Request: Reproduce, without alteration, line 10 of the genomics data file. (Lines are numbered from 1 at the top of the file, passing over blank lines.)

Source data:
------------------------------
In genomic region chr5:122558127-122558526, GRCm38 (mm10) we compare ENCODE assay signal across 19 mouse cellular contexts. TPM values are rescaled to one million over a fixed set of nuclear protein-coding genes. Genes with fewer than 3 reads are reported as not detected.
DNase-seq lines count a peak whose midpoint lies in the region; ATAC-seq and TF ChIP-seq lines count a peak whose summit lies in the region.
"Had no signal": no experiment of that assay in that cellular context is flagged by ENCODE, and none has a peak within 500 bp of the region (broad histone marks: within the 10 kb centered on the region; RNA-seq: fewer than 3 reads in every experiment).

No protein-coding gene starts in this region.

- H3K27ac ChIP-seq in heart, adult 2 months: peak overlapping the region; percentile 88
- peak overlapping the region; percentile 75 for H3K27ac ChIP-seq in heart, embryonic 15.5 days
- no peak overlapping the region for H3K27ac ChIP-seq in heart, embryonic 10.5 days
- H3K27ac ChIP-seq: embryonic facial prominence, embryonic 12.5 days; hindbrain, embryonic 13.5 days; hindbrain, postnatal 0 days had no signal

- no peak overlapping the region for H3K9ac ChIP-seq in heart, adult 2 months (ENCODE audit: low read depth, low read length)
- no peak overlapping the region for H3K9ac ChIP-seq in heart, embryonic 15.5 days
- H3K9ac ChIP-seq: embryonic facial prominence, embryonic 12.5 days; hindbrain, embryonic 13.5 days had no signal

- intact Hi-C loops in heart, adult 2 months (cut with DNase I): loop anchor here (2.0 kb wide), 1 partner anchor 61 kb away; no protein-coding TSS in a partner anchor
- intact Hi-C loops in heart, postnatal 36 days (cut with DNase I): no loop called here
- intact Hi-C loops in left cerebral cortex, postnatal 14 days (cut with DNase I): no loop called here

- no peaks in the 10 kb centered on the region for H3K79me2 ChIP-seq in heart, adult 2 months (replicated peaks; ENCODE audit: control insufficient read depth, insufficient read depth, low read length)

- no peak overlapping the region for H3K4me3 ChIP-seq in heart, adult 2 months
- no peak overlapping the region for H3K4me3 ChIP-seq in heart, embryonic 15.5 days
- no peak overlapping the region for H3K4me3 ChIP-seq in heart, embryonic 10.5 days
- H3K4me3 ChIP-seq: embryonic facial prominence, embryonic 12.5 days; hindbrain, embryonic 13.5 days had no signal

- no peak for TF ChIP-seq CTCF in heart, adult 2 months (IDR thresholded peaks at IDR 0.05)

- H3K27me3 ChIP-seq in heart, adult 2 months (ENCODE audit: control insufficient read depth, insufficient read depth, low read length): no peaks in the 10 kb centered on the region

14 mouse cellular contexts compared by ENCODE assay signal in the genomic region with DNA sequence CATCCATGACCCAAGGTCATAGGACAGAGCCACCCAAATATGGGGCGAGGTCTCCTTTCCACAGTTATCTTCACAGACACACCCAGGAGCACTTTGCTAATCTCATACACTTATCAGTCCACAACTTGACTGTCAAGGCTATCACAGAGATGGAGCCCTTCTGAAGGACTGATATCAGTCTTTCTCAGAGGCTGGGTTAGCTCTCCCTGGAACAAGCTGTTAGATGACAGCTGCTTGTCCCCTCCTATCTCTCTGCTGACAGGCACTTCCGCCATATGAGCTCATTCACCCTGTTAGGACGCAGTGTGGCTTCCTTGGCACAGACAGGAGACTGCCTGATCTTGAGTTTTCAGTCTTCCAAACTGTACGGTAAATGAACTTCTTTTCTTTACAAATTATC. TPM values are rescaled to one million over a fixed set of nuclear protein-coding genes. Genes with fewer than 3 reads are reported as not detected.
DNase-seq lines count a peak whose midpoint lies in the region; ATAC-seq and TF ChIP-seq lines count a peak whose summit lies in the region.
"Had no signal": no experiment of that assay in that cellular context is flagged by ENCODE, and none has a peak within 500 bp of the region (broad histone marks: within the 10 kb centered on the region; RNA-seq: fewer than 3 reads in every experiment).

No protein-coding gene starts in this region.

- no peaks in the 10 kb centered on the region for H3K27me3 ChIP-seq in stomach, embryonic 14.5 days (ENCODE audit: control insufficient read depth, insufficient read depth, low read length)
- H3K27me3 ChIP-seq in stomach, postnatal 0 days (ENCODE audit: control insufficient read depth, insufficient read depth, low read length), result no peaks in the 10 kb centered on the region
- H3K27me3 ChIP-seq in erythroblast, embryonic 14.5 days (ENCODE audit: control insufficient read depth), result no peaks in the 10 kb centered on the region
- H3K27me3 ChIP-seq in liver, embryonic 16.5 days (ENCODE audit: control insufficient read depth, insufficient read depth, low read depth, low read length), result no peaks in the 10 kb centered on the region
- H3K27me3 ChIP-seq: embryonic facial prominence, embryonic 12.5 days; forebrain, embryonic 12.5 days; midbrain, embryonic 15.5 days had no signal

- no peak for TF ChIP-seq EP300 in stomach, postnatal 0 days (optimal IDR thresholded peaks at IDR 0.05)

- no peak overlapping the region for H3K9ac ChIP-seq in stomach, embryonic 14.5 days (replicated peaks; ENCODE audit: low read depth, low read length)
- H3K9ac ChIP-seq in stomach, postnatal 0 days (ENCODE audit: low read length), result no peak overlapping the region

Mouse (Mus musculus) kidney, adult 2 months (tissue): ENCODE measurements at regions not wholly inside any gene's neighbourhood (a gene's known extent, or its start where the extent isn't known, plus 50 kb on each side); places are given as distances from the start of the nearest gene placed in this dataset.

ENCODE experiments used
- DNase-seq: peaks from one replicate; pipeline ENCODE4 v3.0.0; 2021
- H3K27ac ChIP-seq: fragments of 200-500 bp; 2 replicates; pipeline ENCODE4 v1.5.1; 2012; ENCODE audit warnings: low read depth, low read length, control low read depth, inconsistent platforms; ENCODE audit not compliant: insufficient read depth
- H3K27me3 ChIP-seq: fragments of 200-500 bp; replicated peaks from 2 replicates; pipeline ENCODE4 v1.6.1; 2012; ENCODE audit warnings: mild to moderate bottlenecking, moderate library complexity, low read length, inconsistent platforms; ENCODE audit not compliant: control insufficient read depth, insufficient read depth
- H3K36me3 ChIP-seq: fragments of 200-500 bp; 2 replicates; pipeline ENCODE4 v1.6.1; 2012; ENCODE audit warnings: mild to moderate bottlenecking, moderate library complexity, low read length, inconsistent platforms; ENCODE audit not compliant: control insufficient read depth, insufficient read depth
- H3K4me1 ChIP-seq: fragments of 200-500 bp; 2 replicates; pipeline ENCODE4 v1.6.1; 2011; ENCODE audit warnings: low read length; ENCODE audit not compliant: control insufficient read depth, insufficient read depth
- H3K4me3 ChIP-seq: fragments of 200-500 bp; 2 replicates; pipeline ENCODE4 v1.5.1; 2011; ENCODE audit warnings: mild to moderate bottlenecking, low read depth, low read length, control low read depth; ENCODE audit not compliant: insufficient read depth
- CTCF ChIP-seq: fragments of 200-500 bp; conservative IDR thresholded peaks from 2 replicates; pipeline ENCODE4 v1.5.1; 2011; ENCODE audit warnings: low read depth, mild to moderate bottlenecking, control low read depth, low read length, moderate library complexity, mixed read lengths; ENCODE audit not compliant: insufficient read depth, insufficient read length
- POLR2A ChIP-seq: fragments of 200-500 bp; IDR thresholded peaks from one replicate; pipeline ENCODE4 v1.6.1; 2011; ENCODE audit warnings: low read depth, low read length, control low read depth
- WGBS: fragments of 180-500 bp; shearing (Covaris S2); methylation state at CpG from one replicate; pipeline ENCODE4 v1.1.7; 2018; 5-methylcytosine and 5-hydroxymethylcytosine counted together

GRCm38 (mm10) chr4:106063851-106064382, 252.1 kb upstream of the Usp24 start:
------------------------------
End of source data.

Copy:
- no peak overlapping the region for H3K9ac ChIP-seq in heart, embryonic 15.5 days